Georgetown, MA 01833
Tuesday, Feb. 9, 2016
Contact: John Guilfoil
Email: [email protected]
Sgt. Richard “Dic” Donohue to Retire from the Transit Police
Officer Critically Injured During Watertown Pursuit of 2013 Boston Marathon Bombing Suspects Had Returned to Duty Despite Physical Toll from Shooting
BOSTON — Three years after being shot and critically injured during the pursuit of the Boston Marathon bombers, MBTA Transit Police Sgt. Richard “Dic” Donohue is announcing that he will retire from the police department.
“Following my injury, I committed myself to returning to active service in the department. It took nearly two years to accomplish that goal, fighting through pain and limitations, but I had a lot of help from some amazing doctors, my family, and my fellow officers,” Sgt. Donohue said. “I did not want it to be taken from me without a fight. Unfortunately, I must now acknowledge the extent of my injuries and limitations. Physically, I cannot perform at 100 percent and must do what is right for myself, my co-workers, and my department. Therefore, I will step away from the job that I love so much.
“I am very proud to have served as an MBTA Transit Police Officer.”
Sgt. Donohue was shot in Watertown on April 19, 2013 during an active police pursuit of the brothers responsible for the Boston Marathon bombings four days earlier. His injuries were severe, including nearly fatal blood loss. Fellow police officers as well as firefighters rushed to his aid. He was taken to Mt. Auburn Hospital, where doctors were able to save his life.
“I am forever grateful to my fellow first responders and the doctors who saved my life. There are too many to list, but they each have a special place in my heart,” he said.
Sgt. Donohue has received an outpouring of support over the past three years from the public and his fellow officers.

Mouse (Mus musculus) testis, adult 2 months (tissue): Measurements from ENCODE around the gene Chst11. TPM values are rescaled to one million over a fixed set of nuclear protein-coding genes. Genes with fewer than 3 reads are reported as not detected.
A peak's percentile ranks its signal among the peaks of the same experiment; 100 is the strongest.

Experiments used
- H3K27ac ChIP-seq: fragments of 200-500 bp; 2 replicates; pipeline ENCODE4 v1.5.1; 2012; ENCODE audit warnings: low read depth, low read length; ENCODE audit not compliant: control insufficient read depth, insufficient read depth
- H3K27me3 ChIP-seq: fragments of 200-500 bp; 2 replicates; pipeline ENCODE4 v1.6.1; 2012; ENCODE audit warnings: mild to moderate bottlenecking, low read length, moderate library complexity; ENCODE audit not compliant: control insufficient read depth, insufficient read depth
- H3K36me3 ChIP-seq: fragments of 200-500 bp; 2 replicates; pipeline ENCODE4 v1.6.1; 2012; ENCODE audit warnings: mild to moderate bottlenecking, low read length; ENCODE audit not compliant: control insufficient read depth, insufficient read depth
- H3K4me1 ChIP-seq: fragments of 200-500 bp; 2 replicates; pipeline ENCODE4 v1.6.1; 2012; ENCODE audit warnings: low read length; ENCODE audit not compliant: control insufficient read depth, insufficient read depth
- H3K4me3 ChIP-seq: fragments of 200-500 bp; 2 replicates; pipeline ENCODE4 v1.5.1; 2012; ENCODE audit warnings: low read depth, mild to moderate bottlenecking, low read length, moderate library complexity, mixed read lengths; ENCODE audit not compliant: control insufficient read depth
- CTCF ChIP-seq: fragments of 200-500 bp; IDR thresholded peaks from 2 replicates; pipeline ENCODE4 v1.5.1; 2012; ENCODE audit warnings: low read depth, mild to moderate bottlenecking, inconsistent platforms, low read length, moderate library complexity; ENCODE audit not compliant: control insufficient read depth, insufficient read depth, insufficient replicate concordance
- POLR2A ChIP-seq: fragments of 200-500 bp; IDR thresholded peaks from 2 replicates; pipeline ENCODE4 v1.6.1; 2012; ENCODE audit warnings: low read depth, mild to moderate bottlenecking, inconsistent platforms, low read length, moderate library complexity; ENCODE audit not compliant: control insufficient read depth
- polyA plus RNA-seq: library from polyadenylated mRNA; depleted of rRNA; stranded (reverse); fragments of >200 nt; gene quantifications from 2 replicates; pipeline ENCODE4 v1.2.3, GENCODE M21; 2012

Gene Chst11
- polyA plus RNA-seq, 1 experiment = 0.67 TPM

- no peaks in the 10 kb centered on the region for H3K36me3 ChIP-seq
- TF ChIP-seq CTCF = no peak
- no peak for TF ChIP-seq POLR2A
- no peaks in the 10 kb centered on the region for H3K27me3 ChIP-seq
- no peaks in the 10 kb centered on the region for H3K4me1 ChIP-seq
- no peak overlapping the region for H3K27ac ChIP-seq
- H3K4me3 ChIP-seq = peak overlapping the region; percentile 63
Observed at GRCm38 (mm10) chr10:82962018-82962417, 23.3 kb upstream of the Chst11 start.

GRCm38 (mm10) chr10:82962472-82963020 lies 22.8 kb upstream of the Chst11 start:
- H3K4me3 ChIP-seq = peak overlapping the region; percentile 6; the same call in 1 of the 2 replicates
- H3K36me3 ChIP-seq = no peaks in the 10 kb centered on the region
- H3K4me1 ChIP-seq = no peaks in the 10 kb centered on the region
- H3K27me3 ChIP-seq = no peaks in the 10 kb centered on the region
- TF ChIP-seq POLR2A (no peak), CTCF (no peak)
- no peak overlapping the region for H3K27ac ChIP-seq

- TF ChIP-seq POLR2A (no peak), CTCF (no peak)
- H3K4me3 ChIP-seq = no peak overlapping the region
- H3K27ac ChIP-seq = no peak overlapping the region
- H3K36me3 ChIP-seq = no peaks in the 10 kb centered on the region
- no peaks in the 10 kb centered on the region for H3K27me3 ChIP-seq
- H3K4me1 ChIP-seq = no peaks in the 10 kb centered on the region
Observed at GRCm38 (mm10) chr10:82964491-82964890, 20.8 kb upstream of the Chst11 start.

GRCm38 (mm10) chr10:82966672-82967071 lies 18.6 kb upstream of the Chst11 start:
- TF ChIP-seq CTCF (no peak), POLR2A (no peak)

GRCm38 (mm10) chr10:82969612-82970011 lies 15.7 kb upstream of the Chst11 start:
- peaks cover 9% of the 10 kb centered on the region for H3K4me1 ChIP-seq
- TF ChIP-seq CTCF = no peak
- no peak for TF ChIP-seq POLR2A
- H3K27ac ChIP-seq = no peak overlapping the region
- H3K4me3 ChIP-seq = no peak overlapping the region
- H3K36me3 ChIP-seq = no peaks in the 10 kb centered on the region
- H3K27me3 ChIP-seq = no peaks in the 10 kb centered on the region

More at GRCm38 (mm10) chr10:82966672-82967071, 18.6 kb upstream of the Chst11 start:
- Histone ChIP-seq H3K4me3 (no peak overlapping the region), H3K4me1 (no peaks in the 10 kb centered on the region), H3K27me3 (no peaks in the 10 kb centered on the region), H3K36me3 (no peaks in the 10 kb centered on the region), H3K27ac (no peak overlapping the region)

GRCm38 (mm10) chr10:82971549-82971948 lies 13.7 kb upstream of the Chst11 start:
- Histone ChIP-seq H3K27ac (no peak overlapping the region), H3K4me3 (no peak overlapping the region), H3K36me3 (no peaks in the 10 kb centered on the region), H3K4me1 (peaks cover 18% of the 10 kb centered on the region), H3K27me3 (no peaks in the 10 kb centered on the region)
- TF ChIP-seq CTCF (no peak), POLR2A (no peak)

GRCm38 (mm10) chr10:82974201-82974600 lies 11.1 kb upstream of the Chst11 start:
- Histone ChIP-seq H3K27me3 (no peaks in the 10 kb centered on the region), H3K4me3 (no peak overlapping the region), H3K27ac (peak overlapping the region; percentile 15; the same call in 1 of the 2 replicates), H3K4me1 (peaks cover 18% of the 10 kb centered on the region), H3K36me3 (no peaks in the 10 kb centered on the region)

“I want to sincerely thank every person and organization that has been there for me since April 2013,” he said. “There is not a day that goes by that I am not thankful for the support the entire community has shown me, my family, and my fellow police officers.”
Sgt. Donohue lives with near constant pain in his legs, despite extensive rehabilitation. The pain has made it impossible to fully discharge his duties as a police sergeant.
He refuses to be bitter about things, however.
“I am alive, and I have many plans for the future,” he said. “If I had a choice, I would continue to serve as a police officer for decades to come, but those were not the cards I was dealt.”
Sgt. Donohue, 36, will remain active in his retirement, however. He recently accepted an adjunct professorship at a local college, teaching criminal justice to the next generation of law enforcement leaders. He is also an active ambassador and board member for the American Red Cross, as his life was saved in part due to generous blood donors.
He is an active speaker at a variety of law enforcement and community functions. He is speaking at a police academy graduation later this month and will give two speeches in Chicago: an address to the International Law Enforcement Educators and Trainers Association on March 16 and a WINx Chicago talk later this year.
Sgt. Donohue lives north of Boston with his wife Kim and 3-year-old son, Richie. The Donohues are expecting a baby boy in April.